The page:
And, in an astonishing turn, Heather Anderson ("Anish") crushed Williamson's record by nearly 4 days, doing the PCT south to north and in traditional thru hiker style in 60d17h12m, June 8 - August 7, 2013. Anderson recorded her exploits on her Facebook page. Some beautiful words from Anish:
I imagine people may think I am a natural athlete, the girl who played sports all through school. The exact opposite is true. I was an overweight child, a bookworm who sat with her nose in an adventure book and daydreamed. I never exercised and couldn't make it around the track without walking. When I graduated high school I weighed 200lbs. I daydreamed of adventure, but the thing I daydreamed the most was that I would someday set a record. Not just any record though, an athletic record. I wanted so desperately to not be what I was. I hated my body and myself. I consoled myself by eating a bowls full of oreos and milk as though they were cereal. But somewhere deep inside I knew I was capable of doing something more. When I was 20 I met something that would forever change my life. A Trail. Though my first few hikes were miserable as I forced my body to work, I was enthralled. Trails took me on the adventures I craved and to beautiful, wondrous, wild places. I lost my heart and soul...and eventually 70 lbs...to the trails. Now, I am a few short days away from fulfilling my oldest daydream: setting an athletic record. I cry when I think about all the things I have overcome to get here, both on this hike and off. It makes me ever so grateful to that chubby girl who dared to dream big, audacious dreams. I am even more thankful that she grew up to be a woman courageous enough to make those dreams reality.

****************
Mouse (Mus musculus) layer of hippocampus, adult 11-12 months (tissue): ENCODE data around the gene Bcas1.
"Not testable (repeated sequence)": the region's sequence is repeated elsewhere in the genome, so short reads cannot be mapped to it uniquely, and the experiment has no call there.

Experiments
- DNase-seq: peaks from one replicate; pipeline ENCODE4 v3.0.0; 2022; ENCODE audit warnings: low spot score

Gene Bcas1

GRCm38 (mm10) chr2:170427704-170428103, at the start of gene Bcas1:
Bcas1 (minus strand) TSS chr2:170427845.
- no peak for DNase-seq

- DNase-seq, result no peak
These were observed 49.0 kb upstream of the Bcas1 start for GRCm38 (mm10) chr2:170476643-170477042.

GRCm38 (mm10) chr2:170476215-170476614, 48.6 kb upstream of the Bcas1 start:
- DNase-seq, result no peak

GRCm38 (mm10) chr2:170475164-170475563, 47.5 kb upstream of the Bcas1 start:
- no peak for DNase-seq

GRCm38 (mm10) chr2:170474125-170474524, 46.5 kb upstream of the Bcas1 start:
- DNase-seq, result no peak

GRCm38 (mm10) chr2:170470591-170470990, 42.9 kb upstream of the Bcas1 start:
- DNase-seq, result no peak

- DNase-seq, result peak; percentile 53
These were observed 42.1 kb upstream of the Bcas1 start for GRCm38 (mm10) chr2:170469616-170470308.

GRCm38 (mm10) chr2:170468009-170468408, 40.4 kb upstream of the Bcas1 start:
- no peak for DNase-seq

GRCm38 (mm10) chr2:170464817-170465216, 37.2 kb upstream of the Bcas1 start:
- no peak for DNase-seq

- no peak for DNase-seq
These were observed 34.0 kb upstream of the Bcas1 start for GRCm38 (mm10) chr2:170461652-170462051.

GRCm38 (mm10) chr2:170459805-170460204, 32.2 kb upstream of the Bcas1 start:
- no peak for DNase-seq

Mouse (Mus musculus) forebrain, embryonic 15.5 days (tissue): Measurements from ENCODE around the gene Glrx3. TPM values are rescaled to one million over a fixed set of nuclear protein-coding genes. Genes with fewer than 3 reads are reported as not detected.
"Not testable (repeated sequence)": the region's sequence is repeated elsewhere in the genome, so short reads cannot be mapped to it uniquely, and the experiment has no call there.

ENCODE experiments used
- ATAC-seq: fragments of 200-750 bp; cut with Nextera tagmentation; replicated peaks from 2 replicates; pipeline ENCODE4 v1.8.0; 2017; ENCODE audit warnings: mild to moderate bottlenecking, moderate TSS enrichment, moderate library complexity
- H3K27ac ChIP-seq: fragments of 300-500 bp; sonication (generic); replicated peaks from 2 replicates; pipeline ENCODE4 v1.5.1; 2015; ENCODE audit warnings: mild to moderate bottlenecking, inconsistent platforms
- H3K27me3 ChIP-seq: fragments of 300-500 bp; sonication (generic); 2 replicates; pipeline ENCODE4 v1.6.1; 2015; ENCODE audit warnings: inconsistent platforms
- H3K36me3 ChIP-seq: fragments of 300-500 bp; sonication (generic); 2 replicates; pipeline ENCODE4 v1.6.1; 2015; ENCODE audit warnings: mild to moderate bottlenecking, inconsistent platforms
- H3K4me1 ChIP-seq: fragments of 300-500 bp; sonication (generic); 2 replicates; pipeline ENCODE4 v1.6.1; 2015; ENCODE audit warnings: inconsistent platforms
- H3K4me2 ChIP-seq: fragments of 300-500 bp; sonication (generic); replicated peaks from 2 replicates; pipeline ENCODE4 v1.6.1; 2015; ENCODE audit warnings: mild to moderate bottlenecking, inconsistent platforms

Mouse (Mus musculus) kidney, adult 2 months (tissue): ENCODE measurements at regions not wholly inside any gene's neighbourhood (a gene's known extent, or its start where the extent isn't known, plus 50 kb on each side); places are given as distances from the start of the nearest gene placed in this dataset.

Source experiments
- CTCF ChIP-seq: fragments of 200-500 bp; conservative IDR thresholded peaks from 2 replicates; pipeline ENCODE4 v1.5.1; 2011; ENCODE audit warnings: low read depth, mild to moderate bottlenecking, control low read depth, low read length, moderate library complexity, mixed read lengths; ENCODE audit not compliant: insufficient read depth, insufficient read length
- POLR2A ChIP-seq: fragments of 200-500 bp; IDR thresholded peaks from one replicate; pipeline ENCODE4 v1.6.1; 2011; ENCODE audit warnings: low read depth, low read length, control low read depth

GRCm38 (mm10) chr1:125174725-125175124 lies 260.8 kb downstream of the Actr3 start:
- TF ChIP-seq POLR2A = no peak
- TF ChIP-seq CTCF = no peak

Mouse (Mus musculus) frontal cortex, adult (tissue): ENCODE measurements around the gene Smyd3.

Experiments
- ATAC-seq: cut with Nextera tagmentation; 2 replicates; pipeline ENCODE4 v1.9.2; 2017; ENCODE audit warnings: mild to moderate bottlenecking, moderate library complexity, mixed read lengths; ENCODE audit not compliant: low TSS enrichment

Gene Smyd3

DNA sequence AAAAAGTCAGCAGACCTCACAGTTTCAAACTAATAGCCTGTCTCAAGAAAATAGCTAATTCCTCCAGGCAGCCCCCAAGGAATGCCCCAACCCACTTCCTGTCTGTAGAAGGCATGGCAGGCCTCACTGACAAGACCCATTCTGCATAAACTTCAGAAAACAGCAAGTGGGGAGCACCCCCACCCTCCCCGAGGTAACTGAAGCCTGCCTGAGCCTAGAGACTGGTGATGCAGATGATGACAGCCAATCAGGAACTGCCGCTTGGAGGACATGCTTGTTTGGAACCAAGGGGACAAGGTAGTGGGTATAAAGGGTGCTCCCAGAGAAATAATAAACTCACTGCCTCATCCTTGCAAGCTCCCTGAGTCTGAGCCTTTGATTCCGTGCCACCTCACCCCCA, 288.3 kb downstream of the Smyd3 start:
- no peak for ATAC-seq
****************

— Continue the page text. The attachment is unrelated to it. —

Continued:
And some words about what it takes to hike record pace:
My day starts at 5 am. I will walk all day at 3 mph, stopping only to get water, dump sand from my shoes or such. Each stop lasts but a few minutes. I walk until the miles pile up, until night falls and my headlamp comes out, until the aching in my feet and legs seems unbearable. The last miles I am stumbling, tripping. Finally, I pitch my tent on whatever surface is available. It may be flat, or not, or rock hard, but it is home for the next few hours. Inside I struggle to choke down a protein shake; my exhaustion overrides my hunger. I peel socks off from blistered swollen feet. I crawl into my sleeping bag and prop my feet on my food bag. Pain, spasms, cramps, sharp cries that shoot along my nerves; my legs and feet make it hard for me to sleep. I clench my teeth against the jolts and wait for exhaustion to overcome me again.
Here's a beautiful piece on Anish's hike from Backpacker Magazine.